Ironically, the names of the streets in Mong Kok also happen to be named after food. While the district of Yau Ma Tei was originally home to boat people the history of Mong Kok belongs to farmers and merchants. Evidence of this can be found in the street names which includeSai Yeung Choi Street(Watercress Street),Fa Yuen Street(Flower Garden Street),Yuen Po Street(Vegetable Patch Street),Yin Chong Street(Tabacco Factory Street), and many more. As I walk past these streets I also go pass the many outdoor markets which, unlike the Temple Street Night Market, run during the day and close around10pm. As one of the leading retail destinations in Asia Hong Kong knows how to benefit the consumer and they have ways to make things easier for the vendor as well. One of these consumer-vendor conveniences is the grouping of same shops into large markets, which is aHong Kongphenomenon that also occurs in shopping malls. In Mong Kok alone, there are six main streets of shops selling similar goods and these include Ladies Market,Fa Yuen Street, Flower Market,Yuen Po Street,Goldfish StreetandSportswear Street.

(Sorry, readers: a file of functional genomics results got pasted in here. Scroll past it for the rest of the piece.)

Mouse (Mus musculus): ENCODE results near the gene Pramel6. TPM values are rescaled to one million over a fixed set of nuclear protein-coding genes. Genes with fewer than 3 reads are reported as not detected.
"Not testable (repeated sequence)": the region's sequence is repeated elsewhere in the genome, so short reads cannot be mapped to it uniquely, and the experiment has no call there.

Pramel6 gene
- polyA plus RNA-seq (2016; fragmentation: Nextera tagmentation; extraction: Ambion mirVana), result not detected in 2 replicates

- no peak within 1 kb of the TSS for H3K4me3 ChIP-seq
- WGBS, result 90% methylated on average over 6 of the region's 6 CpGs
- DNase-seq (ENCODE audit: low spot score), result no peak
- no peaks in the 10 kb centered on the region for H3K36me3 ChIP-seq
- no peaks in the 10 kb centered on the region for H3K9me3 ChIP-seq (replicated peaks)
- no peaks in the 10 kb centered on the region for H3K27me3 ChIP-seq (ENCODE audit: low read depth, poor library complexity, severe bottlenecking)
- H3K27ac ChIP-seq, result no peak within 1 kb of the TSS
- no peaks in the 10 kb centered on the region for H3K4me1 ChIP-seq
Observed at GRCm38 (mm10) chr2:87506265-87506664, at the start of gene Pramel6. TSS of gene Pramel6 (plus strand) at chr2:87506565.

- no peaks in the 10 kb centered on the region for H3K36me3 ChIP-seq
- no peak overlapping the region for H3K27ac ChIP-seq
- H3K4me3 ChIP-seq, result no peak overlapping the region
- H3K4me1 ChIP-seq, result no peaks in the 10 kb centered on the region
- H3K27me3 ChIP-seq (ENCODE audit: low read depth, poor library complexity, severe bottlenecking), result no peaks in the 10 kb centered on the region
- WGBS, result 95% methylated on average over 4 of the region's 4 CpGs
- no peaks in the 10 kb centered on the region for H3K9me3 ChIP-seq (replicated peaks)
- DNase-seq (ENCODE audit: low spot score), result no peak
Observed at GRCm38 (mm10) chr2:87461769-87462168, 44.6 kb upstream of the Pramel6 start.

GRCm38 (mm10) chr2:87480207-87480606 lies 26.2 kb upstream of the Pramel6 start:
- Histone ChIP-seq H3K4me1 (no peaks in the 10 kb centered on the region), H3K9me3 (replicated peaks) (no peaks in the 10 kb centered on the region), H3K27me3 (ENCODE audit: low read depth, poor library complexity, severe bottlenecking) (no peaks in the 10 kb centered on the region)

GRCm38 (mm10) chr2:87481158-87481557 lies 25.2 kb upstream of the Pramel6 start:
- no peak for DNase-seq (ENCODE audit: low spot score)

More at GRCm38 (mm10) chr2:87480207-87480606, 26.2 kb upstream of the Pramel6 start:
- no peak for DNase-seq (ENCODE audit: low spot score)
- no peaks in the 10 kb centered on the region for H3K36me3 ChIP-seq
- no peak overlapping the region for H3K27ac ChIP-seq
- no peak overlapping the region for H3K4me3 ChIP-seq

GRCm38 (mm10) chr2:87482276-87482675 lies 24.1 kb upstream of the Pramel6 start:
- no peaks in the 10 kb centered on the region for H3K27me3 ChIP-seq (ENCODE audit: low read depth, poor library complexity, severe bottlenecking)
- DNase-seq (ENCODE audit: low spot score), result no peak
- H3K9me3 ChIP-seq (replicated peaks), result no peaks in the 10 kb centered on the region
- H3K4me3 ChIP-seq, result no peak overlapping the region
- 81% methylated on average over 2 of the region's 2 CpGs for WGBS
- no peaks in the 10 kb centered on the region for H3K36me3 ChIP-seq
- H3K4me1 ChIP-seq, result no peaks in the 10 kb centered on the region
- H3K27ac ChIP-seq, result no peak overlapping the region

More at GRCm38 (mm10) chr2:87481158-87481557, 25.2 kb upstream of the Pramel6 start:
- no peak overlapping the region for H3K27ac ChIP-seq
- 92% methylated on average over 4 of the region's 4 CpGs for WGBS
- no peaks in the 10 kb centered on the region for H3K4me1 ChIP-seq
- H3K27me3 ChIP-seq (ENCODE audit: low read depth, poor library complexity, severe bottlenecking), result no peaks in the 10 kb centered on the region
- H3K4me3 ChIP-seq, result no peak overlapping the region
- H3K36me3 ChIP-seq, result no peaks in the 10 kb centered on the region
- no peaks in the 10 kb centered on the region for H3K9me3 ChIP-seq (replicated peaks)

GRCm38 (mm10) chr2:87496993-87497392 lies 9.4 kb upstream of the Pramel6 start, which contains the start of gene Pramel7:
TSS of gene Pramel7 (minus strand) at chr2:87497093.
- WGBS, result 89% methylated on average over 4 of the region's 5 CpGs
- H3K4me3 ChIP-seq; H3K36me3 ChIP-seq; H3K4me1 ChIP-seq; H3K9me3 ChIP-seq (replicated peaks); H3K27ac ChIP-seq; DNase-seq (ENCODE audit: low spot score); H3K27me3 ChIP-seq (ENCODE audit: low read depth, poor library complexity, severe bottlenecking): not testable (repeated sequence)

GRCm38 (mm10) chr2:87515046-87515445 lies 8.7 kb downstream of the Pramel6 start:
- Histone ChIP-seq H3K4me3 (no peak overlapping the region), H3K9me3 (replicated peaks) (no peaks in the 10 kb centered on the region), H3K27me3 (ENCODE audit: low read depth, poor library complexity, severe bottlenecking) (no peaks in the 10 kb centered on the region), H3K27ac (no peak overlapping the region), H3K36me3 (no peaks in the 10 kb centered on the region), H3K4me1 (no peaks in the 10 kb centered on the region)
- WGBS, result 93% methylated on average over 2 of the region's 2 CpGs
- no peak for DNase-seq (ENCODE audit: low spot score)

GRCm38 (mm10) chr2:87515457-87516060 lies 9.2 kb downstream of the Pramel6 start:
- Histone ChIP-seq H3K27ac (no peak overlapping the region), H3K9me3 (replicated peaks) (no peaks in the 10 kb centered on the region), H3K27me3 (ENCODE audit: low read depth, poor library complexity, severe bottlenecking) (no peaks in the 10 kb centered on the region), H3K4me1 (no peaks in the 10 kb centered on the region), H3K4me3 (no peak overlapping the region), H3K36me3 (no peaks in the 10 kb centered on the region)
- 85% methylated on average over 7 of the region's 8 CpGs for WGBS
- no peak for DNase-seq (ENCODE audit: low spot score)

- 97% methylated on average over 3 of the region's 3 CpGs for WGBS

After purchasing a lovely wriggling fish in a plastic water-filled sealed bag to add to my aquarium at home (my ideal pet – much more self-sufficient and autonomous than other creatures) – from one of my favourite streets in Hong Kong, the northern section of Tung Choi Street called Goldfish Street – I head back to the west side of Mong Kok. Here the urban renewal invasion is as plain as the nose on your face, with the cloud-busting business and commercial towers ofLangham Placeovershadowing the busy local markets and construction stores below. Opened back in 2004, the massive complex changed thi8e area completely and now there are luxury residential developments popping up all around the district as well.
The same kind of development has been taking place nearby in westKowloonas well, which I head to on a bus with my new fishy companion soon after. Home to the tallest building inHong Kong(and the highest bar in theAsia) plus a horde of luxury residential buildings, westKowloonhas been the focus of government development for many years. While there are plenty of business and finance ventures in the neighbourhood already, the government’s latest pet project underway in the area is the West Kowloon Cultural District which, after many years of pushing culture and creativity to the side, has suddenly come to the forefront as quite possibly the government’s biggest cultural contribution ever.